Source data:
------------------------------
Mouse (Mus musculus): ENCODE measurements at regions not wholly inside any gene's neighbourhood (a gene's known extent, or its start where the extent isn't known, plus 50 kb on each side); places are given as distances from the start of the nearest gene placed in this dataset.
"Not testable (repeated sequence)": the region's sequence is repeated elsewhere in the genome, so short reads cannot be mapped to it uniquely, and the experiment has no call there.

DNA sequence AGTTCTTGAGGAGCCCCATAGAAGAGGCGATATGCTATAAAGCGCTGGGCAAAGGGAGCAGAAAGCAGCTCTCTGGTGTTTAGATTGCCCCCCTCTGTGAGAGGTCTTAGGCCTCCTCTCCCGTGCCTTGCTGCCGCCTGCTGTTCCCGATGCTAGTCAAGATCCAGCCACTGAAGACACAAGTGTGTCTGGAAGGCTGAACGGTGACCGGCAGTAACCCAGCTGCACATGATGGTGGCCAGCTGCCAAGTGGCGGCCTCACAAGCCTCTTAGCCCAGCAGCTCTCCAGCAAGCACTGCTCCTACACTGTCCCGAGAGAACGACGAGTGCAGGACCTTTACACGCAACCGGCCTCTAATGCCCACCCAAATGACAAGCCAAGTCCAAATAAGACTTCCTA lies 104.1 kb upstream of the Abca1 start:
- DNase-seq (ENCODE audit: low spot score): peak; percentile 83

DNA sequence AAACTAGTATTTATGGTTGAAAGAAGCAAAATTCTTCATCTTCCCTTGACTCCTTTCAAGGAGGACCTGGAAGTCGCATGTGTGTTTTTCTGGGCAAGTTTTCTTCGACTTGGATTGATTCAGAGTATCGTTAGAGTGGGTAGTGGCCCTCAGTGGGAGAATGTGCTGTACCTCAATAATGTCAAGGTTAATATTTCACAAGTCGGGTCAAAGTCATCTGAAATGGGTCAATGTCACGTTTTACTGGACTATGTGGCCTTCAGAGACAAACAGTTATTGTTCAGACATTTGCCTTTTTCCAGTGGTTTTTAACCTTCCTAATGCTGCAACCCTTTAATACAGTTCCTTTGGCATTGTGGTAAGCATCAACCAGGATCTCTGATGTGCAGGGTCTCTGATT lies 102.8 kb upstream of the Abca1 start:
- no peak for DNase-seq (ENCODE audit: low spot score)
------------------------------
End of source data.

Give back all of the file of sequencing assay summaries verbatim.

Mouse (Mus musculus): ENCODE measurements at regions not wholly inside any gene's neighbourhood (a gene's known extent, or its start where the extent isn't known, plus 50 kb on each side); places are given as distances from the start of the nearest gene placed in this dataset.
"Not testable (repeated sequence)": the region's sequence is repeated elsewhere in the genome, so short reads cannot be mapped to it uniquely, and the experiment has no call there.

DNA sequence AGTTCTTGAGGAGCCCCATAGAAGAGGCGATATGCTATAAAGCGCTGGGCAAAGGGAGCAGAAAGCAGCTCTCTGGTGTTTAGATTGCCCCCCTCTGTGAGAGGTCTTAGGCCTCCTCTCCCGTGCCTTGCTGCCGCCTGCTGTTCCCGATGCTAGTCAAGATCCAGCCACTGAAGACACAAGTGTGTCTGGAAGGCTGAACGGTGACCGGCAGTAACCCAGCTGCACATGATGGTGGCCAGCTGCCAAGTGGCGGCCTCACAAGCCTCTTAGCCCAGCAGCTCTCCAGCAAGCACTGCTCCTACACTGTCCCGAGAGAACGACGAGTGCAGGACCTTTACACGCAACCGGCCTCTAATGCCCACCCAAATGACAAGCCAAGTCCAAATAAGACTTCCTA lies 104.1 kb upstream of the Abca1 start:
- DNase-seq (ENCODE audit: low spot score): peak; percentile 83

DNA sequence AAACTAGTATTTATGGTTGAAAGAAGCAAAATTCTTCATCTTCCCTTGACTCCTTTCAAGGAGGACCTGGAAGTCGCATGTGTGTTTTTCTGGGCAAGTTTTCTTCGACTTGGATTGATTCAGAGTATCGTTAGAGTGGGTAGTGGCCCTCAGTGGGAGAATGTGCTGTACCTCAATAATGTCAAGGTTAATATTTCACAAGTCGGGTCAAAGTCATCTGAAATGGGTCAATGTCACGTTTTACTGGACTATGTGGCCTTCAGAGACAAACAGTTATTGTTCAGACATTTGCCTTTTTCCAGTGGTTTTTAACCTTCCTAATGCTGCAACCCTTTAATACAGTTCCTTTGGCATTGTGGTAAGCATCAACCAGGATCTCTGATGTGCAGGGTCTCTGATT lies 102.8 kb upstream of the Abca1 start:
- no peak for DNase-seq (ENCODE audit: low spot score)